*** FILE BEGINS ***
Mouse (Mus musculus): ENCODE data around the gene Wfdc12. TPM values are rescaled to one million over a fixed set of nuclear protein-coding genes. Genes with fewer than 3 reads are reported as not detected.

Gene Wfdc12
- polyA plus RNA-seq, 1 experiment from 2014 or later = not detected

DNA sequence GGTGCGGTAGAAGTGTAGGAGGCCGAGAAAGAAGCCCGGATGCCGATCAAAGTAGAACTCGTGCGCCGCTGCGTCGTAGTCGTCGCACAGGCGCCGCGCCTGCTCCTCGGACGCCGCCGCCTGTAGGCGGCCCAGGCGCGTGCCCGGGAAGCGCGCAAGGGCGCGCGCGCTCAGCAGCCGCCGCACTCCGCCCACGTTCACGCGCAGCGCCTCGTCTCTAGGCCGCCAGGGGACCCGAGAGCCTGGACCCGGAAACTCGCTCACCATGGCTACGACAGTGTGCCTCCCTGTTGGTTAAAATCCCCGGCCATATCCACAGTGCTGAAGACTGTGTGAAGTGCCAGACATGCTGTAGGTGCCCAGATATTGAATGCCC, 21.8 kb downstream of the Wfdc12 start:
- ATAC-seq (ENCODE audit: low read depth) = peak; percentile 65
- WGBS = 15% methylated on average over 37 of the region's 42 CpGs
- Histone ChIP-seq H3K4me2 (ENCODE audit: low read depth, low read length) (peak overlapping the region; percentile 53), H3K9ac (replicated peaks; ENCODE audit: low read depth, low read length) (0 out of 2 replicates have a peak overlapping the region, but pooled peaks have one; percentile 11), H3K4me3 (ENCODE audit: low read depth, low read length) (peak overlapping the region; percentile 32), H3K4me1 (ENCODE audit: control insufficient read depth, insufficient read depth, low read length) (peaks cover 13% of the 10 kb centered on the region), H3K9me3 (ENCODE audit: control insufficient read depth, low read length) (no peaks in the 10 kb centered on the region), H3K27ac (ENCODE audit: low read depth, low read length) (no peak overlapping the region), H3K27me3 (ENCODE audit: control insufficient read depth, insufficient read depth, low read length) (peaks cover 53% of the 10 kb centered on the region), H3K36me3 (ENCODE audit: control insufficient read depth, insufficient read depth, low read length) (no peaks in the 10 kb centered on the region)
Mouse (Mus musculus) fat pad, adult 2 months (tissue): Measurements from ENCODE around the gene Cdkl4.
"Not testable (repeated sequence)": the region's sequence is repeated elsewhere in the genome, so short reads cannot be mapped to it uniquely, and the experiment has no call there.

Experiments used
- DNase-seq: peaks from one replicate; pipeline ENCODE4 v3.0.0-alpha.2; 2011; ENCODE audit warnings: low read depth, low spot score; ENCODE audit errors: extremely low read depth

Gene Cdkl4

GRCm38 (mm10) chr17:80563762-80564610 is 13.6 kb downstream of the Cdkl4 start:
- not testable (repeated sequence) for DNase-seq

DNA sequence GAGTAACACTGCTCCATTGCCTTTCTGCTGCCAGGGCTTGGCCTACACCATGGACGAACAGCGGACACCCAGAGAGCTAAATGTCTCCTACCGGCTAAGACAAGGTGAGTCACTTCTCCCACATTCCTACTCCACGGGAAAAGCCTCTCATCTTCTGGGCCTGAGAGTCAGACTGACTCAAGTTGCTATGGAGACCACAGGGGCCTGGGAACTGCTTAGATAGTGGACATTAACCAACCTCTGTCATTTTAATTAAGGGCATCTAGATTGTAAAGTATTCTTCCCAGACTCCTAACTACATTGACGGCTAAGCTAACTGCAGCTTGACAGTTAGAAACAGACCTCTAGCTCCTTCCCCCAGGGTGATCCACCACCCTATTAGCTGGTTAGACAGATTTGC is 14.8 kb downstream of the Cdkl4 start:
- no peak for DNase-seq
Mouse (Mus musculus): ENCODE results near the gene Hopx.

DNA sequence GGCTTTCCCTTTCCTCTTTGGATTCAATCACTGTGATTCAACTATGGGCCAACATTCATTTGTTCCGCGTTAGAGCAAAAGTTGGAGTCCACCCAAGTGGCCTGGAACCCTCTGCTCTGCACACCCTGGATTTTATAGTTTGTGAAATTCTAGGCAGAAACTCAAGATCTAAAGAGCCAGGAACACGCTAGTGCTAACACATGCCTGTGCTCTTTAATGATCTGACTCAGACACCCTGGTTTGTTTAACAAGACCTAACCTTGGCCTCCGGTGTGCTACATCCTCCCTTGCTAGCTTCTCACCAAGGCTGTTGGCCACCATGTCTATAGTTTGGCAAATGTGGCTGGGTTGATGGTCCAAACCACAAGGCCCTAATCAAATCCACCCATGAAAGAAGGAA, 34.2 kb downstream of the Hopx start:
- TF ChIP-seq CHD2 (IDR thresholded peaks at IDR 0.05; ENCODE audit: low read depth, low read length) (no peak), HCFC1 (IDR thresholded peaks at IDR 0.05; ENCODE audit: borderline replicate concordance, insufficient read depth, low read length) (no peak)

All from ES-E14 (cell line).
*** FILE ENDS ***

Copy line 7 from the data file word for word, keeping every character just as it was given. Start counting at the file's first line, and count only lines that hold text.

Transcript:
- Histone ChIP-seq H3K4me2 (ENCODE audit: low read depth, low read length) (peak overlapping the region; percentile 53), H3K9ac (replicated peaks; ENCODE audit: low read depth, low read length) (0 out of 2 replicates have a peak overlapping the region, but pooled peaks have one; percentile 11), H3K4me3 (ENCODE audit: low read depth, low read length) (peak overlapping the region; percentile 32), H3K4me1 (ENCODE audit: control insufficient read depth, insufficient read depth, low read length) (peaks cover 13% of the 10 kb centered on the region), H3K9me3 (ENCODE audit: control insufficient read depth, low read length) (no peaks in the 10 kb centered on the region), H3K27ac (ENCODE audit: low read depth, low read length) (no peak overlapping the region), H3K27me3 (ENCODE audit: control insufficient read depth, insufficient read depth, low read length) (peaks cover 53% of the 10 kb centered on the region), H3K36me3 (ENCODE audit: control insufficient read depth, insufficient read depth, low read length) (no peaks in the 10 kb centered on the region)